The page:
Editor: Two months ago, the Conservative leadership election was in full swing, shining a light on issues that had seemingly been neglected for years.
Business rates were one such policy area fought over during the campaign, acknowledged by the current governing party as requiring reform, with promises made in the 2017 manifesto to review the system. But while Boris Johnson only anecdotally sought to overhaul “crippling business rates”, it was his rival for the position who put forward a plan to “take 90% of businesses out of business rates”, at an estimated cost of £900m to the Treasury.
Despite some initial pro-business rhetoric, not many will have forgotten the newly appointed prime minister’s “f*** business” remark last year, and since 24 July there has been a complete dilution of business rates messaging within government. It is also worth noting that Johnson’s position is fragile, with a recent by-election and defection leaving the government without a working majority, calling into question whether he has the power, or hunger, to make much-needed changes to the rates system. There is, however, some comfort in the decision to prorogue parliament at this time, which can provide the opportunity to grab headlines with forward-thinking tax policy.
The call for change from within the business world is increasing in volume, with the Federation of Small Businesses and British Retail Consortium both pointing to onerous business rates as a key challenge for the industry. Current rateable values are based on the rental tone from April 2015, widely acknowledged to represent the top of the market, and in many locations across the UK these rents are not being replicated on subsequent lettings, rent reviews and lease renewals. Rate bills represent a significant challenge to business, frequently cited by operators as the single most important cost for inhibiting cashflow and profitability. There may be relief systems in place for small businesses, and those that have witnessed the steepest rise in rates since 2017, but the issue remains that business rates simply do not reflect current economic conditions.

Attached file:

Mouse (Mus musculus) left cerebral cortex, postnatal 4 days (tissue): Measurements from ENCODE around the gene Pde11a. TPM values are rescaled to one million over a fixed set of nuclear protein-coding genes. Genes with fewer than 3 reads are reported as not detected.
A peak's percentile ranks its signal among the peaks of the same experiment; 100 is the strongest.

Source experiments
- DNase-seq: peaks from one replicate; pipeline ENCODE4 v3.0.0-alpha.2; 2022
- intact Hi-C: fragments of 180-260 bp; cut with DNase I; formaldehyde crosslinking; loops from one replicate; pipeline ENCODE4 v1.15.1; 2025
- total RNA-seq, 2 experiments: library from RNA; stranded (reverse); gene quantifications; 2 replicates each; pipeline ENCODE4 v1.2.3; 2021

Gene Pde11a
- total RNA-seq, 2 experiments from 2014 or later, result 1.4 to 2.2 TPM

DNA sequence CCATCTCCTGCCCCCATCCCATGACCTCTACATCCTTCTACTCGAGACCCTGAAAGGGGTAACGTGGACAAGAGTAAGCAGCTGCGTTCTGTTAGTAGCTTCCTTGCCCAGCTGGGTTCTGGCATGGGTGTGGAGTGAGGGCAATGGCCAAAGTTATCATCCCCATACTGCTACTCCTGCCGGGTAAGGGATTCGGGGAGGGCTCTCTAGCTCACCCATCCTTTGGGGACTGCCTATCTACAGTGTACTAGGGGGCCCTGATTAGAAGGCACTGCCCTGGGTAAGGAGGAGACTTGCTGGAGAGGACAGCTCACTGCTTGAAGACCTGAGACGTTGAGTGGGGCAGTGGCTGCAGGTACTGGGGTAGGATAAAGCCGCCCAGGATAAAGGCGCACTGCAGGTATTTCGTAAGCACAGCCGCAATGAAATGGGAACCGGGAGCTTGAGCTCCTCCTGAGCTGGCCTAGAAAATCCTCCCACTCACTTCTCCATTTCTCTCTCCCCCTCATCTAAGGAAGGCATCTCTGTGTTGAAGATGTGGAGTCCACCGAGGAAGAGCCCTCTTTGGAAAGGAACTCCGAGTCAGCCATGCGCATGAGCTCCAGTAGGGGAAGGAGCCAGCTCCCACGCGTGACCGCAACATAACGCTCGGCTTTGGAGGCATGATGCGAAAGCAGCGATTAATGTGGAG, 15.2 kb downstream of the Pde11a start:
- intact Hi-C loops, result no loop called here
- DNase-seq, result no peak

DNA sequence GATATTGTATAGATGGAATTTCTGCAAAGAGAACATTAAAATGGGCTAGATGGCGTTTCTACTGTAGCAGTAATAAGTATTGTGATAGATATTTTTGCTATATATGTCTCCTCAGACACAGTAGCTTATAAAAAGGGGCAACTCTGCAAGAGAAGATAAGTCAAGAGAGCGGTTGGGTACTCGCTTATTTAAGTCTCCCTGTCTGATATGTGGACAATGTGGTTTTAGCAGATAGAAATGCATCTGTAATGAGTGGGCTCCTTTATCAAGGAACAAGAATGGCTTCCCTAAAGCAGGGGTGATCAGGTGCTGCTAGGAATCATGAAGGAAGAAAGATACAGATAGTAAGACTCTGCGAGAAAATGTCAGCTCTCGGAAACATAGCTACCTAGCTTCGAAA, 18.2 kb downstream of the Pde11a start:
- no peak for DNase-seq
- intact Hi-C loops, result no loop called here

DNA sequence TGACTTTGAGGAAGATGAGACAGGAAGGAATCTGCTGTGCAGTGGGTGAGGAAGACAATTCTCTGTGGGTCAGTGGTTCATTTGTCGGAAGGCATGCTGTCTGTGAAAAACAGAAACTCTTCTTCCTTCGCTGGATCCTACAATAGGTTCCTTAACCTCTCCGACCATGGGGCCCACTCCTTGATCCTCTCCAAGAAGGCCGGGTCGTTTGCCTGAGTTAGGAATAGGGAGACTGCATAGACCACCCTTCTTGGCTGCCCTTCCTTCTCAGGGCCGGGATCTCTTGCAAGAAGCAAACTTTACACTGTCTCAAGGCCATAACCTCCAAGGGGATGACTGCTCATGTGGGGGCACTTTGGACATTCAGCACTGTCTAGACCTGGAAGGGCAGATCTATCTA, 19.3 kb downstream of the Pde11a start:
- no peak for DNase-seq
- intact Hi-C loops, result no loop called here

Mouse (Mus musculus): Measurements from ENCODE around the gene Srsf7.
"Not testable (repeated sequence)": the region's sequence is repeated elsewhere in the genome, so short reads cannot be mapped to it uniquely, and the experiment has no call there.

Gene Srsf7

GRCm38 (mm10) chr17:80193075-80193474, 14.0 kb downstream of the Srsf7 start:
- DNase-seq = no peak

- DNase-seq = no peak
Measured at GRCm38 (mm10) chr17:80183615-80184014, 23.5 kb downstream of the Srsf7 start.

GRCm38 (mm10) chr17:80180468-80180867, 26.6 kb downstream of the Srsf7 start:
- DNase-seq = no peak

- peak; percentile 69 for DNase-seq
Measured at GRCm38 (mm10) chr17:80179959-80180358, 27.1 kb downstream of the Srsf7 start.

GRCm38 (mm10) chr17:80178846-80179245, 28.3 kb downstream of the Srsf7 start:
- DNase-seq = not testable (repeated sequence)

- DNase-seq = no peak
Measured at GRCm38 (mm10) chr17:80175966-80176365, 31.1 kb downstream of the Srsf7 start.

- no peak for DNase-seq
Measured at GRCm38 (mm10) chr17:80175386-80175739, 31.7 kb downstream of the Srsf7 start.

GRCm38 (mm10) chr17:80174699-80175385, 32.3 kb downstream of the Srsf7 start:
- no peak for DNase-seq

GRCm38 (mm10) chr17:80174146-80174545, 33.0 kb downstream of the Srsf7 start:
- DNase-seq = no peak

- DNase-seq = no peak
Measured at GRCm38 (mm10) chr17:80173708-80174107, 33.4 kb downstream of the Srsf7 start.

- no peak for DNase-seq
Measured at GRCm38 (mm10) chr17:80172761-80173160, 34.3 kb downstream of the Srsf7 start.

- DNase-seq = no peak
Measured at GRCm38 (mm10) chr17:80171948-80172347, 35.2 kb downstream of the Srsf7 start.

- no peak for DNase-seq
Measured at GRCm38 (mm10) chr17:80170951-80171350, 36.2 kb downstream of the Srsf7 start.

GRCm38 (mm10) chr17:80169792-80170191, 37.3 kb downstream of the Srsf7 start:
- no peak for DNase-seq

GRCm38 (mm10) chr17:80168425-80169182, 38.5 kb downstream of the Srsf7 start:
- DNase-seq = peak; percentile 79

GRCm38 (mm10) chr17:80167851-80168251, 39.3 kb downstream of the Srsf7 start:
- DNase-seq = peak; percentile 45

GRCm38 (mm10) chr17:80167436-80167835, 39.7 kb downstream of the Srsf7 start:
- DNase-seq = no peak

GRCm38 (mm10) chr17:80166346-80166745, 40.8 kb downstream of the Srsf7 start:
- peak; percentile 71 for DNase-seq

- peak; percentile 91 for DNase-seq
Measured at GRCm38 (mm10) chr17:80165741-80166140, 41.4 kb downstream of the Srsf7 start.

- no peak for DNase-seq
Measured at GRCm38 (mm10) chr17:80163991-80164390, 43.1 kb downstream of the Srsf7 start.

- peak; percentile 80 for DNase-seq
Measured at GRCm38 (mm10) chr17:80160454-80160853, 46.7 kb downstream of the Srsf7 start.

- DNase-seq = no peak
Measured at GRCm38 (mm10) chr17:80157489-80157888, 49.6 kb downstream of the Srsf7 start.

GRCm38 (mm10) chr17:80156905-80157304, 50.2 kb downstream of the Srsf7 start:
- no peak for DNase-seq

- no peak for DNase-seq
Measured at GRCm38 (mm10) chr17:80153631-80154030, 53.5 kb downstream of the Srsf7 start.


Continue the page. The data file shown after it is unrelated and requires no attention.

It may be argued that the economy, as things stand, is in such a state of turmoil that any re-evaluation of rateable values would only serve to overcompensate operators. What this fails to take into account is the structural changes in the licensed premises sector, as the impact of off-sales becoming more prevalent means venues now favour smaller units or moving out of high-value rental areas entirely.
The sharp rise in appeals against rates bills provides a stark indication of how retailers feel about their valuation. The appeals process is itself also wildly troublesome, as operators can only challenge an assessment once the statutory period has passed on a material change of circumstance, normally limited to: new development in the area; new road closures or changes to access routes; change of use; or competition. In and of itself, a change in economic conditions will not be considered material in this valuation check.
The solution, therefore, is to move towards profit-based valuations, as used to good effect for pubs and other licensed premises, where rateable value is calculated by expected annual trade should the business operate in a reasonably efficient manner, taking into account the type of premises, its location and its offer. The rateable value applied following this calculation is also influenced by the Valuation Office Agency’s pub guide, and agreed with the British Beer and Pub Association. In principle, this approach could be adopted more widely, with the British Retail Consortium fulfilling the additional advisory role. Size and location are a strong signal of a site’s suitability for different types of operators, so it should be possible to predict a likely tenant and assess the volume of trade the site should deliver.
This level of change would require significant structural change within the rating system, to mirror the significant structural change taking place within the market. With other issues having completely dominated the political agenda, it remains to be seen whether such a modal shift can be delivered, or whether easier-to-produce, short-term tweaks can keep retailers happy.
Duncan Lillie, partner, Shelley Sandzer